As students and faculty adjust to an online environment for delivering instruction, many are asking the question, “But what about graduation?” For those who were scheduled to go through their commencement this May, the disappointment is real. On the heels of online classes and before mandates of social distancing, some students got creative. But with CDC recommendations and safer at home orders put in place, students and institutions were left with limited options.
While the COVID-19 pandemic has forced institutions to move instructions and operations online, commencement is a challenge that is proving to be just as difficult. In a poll published March 31, 2020, by EDUCAUSE 46% of responding institutions had decided to postpone their traditional commencement to a later date, with 23% of respondents still working through their decisions, and 14% intending to organize a digital/online commencement. There was even 13% of respondents planning to cancel commencement. It is likely more important in 2020 than in any past year that we recognize the heroism of faculty and students to persist in their academic journeys and celebrate their accomplishments with the vigor they deserve.
I encourage every institution not to delay the recognition of students and their accomplishments, and to embrace a bold new approach. After all, if all your face-to-face courses have moved to online in a month or less, I would argue our institutions are more than able to leverage the creativity and power of engaged speakers, passionate faculty, and forward-thinking students to create a new and engaging ceremony for their entire community. Traditional colleges and universities can look to online institutions for help. These programs have unique approaches to graduation ceremonies that connect students who are not able to attend live commencement events. Opportunities to use streaming services, video presentations, and pre-recorded content allows institutions to take advantage of the resources they have invested in for other purposes and use them in new and different ways. As you consider graduation, think about the critical aspects of the ceremony and how to approach them differently.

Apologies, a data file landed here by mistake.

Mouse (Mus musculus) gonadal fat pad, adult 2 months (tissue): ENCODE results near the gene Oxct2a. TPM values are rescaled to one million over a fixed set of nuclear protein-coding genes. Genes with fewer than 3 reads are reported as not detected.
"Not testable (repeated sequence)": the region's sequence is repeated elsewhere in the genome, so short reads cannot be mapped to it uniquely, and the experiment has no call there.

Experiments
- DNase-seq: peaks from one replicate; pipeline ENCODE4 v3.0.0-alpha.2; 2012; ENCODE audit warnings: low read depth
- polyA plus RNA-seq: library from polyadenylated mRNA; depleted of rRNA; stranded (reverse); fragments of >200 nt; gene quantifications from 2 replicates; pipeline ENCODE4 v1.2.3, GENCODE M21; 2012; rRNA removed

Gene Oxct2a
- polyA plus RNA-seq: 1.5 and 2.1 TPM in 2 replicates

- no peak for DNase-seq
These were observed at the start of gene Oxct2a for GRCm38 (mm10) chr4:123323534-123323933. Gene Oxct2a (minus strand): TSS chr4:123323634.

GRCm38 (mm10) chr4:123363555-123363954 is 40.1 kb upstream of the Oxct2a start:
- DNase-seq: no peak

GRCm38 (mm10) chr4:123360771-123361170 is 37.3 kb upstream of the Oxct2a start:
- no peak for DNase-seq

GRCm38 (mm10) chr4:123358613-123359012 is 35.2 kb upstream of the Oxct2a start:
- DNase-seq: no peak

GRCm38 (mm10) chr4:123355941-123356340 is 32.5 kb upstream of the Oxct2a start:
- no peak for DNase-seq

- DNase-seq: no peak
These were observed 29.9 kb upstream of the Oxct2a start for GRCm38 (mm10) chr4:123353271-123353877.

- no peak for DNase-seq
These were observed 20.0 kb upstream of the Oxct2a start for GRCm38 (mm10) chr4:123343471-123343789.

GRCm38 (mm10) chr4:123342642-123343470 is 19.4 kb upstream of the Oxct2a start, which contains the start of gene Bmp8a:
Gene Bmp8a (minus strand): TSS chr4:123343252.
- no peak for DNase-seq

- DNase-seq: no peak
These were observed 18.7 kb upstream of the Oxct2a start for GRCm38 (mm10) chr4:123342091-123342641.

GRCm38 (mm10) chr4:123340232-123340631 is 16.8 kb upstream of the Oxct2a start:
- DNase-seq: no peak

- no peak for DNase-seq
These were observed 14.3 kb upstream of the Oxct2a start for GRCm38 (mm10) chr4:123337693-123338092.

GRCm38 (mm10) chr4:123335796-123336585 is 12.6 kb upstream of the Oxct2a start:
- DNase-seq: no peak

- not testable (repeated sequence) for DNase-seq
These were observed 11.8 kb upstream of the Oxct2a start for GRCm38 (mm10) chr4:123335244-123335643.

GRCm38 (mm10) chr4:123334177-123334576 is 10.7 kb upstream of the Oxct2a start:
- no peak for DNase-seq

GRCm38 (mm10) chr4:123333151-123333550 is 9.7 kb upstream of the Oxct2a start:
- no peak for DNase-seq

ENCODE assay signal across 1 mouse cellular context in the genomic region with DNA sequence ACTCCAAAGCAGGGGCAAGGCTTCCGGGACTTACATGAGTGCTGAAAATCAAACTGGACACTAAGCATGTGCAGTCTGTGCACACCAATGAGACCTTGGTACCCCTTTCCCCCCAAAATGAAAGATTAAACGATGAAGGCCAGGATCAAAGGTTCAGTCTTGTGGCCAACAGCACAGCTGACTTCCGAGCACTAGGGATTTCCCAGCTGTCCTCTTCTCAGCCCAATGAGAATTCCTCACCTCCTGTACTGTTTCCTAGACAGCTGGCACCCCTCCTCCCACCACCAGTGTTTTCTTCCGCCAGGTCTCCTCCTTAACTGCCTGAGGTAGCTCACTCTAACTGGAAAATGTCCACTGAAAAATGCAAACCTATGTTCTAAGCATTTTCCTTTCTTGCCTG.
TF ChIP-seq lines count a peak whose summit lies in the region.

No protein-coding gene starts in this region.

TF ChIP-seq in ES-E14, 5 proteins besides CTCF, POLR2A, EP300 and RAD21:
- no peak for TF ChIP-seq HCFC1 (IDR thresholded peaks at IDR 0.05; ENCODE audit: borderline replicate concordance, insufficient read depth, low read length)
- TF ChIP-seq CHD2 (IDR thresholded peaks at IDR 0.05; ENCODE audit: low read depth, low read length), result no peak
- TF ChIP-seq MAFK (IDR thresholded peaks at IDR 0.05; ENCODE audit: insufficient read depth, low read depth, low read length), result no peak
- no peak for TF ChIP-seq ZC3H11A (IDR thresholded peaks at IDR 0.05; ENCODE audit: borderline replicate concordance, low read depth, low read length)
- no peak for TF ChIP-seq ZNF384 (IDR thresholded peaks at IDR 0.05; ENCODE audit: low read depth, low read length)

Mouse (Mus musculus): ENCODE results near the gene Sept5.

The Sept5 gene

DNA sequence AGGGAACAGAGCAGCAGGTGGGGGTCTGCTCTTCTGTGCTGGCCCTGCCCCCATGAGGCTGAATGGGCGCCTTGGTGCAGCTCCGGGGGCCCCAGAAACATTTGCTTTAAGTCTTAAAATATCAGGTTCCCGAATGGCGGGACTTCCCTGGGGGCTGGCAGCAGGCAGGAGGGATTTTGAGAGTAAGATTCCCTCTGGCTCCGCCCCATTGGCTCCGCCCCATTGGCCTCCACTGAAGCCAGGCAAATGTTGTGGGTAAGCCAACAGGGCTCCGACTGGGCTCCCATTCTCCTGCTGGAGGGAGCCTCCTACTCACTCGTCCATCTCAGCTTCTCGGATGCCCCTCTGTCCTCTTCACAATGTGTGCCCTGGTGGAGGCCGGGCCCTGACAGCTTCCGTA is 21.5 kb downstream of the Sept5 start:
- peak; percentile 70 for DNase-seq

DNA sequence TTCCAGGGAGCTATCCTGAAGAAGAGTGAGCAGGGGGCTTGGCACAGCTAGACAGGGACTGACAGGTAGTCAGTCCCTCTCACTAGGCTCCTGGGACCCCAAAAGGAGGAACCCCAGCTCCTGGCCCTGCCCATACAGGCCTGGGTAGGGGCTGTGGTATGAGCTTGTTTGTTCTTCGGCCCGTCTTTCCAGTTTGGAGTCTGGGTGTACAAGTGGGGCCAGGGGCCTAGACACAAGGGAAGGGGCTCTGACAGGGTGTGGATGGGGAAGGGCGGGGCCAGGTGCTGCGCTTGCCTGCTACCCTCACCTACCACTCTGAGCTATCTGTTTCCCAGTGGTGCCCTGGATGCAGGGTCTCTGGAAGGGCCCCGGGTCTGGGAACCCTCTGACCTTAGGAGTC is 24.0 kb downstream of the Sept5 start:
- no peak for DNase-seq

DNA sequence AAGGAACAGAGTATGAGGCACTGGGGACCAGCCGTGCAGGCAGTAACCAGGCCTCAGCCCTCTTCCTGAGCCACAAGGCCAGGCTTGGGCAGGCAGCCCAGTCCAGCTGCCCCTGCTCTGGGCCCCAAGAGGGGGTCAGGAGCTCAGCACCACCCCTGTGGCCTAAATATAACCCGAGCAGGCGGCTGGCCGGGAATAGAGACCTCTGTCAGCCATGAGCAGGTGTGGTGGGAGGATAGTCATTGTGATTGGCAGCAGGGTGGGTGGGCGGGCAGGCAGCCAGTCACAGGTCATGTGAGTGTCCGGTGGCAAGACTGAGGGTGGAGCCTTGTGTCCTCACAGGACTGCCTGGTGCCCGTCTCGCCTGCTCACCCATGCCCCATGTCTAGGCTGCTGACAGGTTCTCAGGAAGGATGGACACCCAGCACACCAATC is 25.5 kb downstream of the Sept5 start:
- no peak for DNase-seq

Some overall considerations:
Taking the time now to recognize academic accomplishments as scheduled, although through a different approach, will support your students moving forward and acknowledges that we all can change and adapt. Creating ways to honor timeless traditions, collaboratively with the community may even create new traditions for generations to come. Moving to a virtual ceremony doesn’t mean you have to forego a physical celebration when appropriate. And remember, standards for live productions have been greatly reduced as we watch live newscasters from their homes, have our families join our meetings, and many other engagements that only a month ago would have been unprofessional. Have some fun with your graduation ceremonies and allow your community to have fun together again.
Some links with additional information:
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